Swimming Korean style

I began going to the local swimming pool a couple of weeks ago, around the time the humidity jumped from an agonizing 50% to a sadistic 80%.

I’d had my reservations about using the local pool because of its proximity to my school – going by my track record I knew it was incredibly likely that I’d have a supremely awkward encounter with one of my students poolside that would leave us both scarred for life. But in the end my need to exercise was too obvious to be ignored, and knowing swimming was the only form of exercise I would realistically maintain in this evil weather I finally bit the bullet.

There are a couple of things that distinguish a British swimming experience from a Korean one. The first is that the changing room is a no-clothes zone. Four months ago this might have deterred me but nowadays as a jimjilbang devotee I can’t get nude fast enough so this posed no problem.

The second distinction is that as a woman it is mandatory for you to don a ridiculous swimming cap – even if like me you have less hair to speak of than many men and find Hello Kitty deeply creepy.

Koreans like to keep it cute poolside

The final and ultimate difference is what I’ve called ‘Korean time-out’. This is what happens – at 30 minutes past the hour a jingle is played over the speaker followed by a maddening chorus of whistle-blowing curtesy of the half dozen or so life-guards lining the pool.

This signals a mass-exodus from the water. Every person dutifully clambers out and takes a seat poolside to wait…wait for what? Until yesterday it was a mystery that I could only speculate about, because up until yesterday I’d been taking ‘time-out’ as my cue to leave. But yesterday I got to the pool late and so had only managed a couple of lengths before the jingle kicked in. So, mildly intrigued I clambered out of the pool with the rest and claimed my place on the closest plastic bench to wait.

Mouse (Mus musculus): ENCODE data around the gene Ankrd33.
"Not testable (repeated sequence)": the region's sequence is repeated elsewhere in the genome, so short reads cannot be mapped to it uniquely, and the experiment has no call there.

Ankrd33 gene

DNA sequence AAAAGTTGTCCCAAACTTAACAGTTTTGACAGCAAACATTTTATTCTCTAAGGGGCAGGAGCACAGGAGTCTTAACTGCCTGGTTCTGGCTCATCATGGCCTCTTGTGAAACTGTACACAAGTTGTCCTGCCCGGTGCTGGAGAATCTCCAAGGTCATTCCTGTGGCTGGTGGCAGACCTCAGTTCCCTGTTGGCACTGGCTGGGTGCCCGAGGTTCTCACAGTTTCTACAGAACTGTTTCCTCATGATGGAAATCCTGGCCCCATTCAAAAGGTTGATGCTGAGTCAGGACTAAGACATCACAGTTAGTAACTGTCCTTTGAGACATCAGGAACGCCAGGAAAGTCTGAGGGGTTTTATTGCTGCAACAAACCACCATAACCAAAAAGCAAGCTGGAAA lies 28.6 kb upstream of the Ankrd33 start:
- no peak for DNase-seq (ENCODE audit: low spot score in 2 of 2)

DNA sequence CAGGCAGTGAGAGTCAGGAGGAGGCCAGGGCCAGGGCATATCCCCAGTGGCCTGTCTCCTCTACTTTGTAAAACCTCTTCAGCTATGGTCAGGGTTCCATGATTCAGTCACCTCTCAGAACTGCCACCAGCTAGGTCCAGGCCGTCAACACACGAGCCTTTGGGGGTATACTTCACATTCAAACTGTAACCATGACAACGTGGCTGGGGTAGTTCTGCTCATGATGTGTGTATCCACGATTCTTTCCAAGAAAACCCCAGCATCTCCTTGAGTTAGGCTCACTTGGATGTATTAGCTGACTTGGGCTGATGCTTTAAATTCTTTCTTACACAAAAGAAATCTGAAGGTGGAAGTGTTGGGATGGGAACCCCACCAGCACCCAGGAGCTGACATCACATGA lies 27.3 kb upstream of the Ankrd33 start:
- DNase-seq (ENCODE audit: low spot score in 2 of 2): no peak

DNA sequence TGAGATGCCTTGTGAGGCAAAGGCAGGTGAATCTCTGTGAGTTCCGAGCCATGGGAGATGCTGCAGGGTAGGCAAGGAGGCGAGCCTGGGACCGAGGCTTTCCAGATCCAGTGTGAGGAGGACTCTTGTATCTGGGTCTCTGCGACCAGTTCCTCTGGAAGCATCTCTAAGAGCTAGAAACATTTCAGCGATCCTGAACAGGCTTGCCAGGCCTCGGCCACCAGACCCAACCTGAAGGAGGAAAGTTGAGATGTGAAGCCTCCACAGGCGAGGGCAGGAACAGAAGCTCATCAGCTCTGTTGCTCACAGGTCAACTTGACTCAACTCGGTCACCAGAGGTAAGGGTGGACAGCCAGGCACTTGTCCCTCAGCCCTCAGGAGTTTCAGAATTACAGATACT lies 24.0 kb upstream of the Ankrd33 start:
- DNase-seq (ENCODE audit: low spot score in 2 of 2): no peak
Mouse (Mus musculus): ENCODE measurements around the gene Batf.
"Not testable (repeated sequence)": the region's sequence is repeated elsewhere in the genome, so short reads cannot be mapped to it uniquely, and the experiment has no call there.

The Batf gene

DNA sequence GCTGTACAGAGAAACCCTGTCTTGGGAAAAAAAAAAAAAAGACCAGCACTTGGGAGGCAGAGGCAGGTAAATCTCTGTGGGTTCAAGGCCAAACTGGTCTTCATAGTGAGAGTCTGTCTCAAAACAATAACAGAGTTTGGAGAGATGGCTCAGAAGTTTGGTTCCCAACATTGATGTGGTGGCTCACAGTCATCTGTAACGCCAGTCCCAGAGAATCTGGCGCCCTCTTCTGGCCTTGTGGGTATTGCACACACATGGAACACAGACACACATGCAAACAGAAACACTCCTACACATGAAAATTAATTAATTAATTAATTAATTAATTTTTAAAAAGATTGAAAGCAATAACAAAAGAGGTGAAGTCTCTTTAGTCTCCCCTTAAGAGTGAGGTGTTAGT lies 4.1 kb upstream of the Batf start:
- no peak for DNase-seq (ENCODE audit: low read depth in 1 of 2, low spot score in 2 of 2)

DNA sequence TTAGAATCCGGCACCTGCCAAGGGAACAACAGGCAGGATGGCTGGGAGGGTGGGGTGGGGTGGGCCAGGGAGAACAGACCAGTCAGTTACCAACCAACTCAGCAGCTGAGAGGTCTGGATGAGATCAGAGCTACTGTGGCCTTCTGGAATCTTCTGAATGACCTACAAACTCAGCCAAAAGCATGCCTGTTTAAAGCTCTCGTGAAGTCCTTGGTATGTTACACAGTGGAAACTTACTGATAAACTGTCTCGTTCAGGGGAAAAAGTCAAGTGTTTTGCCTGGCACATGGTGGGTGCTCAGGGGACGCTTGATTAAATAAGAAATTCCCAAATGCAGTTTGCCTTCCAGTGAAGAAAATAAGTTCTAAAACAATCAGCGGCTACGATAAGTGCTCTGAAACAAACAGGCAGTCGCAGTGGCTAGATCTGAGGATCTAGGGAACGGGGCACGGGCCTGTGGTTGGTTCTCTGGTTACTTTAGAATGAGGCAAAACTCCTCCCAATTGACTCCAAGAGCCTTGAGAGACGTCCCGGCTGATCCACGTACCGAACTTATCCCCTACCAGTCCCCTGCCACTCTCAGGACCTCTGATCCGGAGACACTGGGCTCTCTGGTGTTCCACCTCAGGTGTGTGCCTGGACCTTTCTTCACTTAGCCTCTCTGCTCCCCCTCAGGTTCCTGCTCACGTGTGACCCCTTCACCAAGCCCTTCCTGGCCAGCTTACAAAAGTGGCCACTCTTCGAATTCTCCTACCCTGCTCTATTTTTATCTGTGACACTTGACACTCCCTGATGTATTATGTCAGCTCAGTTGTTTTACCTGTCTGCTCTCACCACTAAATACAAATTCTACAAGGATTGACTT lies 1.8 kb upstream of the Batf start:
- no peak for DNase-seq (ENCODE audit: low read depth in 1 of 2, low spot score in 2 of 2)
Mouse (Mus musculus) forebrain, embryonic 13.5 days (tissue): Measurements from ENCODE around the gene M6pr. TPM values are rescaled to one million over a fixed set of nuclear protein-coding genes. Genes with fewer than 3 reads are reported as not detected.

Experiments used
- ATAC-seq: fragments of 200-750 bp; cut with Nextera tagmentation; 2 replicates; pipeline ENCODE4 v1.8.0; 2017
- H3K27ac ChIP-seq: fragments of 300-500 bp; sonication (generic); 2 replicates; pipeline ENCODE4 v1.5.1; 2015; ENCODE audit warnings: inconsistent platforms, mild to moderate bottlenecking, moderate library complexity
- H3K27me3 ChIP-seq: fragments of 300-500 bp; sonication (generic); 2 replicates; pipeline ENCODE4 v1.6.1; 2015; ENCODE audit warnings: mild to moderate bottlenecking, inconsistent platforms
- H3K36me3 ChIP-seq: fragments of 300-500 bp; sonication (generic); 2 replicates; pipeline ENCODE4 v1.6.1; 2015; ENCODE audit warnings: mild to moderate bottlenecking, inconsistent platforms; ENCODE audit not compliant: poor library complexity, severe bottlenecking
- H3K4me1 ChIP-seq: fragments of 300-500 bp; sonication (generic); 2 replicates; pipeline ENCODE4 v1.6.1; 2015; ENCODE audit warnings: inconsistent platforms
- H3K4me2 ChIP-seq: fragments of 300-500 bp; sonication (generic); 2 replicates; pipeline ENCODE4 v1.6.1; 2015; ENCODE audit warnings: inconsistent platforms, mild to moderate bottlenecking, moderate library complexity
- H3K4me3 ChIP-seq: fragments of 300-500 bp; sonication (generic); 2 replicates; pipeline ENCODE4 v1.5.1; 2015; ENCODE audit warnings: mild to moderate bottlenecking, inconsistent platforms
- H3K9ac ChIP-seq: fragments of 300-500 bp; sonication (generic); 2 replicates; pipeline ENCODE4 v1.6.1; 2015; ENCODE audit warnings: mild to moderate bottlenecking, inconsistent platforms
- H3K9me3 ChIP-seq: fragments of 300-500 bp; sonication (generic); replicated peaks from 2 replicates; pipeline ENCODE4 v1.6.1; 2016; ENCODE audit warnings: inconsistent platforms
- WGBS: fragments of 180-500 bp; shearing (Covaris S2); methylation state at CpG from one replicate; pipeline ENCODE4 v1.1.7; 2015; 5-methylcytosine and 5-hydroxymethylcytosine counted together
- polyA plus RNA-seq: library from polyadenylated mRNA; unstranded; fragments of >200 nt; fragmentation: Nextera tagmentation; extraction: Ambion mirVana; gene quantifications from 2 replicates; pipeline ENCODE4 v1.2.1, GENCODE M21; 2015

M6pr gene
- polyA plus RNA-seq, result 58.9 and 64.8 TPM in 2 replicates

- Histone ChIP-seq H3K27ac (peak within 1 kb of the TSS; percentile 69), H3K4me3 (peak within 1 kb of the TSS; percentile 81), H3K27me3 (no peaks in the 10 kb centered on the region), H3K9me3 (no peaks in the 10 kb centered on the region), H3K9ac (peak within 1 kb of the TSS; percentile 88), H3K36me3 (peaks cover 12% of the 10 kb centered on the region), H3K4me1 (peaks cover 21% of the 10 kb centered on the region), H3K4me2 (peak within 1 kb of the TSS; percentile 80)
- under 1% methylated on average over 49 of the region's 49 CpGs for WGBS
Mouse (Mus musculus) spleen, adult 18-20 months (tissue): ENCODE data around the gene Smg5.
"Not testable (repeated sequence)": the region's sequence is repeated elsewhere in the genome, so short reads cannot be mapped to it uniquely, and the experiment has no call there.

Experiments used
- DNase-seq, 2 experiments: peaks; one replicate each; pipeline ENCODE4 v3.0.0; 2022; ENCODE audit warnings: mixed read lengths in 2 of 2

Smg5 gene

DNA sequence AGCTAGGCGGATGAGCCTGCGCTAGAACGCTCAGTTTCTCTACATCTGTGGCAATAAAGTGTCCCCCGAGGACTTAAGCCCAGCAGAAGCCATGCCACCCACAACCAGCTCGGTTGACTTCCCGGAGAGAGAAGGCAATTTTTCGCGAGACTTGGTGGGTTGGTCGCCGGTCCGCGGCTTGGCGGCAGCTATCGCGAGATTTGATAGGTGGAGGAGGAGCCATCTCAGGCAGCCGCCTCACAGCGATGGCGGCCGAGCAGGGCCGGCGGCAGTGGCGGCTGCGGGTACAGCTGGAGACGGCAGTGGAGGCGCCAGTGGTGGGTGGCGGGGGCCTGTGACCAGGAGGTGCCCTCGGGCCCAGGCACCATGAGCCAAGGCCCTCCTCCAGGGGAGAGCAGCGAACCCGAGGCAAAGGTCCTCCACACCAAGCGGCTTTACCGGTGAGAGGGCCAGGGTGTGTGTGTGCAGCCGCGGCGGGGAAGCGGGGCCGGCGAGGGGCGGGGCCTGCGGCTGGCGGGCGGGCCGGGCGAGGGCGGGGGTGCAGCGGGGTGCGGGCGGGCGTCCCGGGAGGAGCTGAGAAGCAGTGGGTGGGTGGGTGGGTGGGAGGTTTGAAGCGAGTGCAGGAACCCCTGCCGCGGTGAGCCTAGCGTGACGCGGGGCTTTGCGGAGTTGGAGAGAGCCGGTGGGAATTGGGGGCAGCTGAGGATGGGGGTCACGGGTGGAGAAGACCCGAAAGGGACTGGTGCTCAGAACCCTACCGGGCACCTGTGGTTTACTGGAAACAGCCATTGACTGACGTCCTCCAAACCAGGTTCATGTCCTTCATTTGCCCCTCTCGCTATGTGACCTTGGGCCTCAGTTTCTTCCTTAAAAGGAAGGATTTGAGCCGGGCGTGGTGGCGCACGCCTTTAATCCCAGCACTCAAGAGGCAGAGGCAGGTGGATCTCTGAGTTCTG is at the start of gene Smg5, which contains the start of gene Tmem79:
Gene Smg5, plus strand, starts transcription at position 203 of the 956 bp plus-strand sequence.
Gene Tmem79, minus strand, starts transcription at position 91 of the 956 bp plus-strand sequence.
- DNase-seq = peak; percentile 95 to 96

For the next 5 minutes nothing at all happened other than time passed, I became dry and the old man next to me performed a number of painful-looking stretches – little did I know that he was limbering up.

Suddenly there was music blaring out of the speakers calling every Korean man, woman and child to their feet. For a split alarming second I thought it was the national anthem and I looked around desperately for the nearest exit. But in fact it was something even more mind-boggling.


I recognized the music as traditional Korean trot music, which as any expat in Korea knows is a very special kind of auditory torture. This was interspersed with what I gathered quickly were exercise commands  because instantly and in perfect synchronization all of the Koreans began hopping around and stretching furiously in scenes not dissimilar to this


It was without a shadow of a doubt one of the most surreal things I’ve seen with my own eyes. I think my mouth was actually ajar throughout the whole routine, which went on for about 3 minutes. The end was signaled by the jingle and without further ado the Koreans plopped back into the pool. As far as I can understand this happens every half hour.

Oh Korea.


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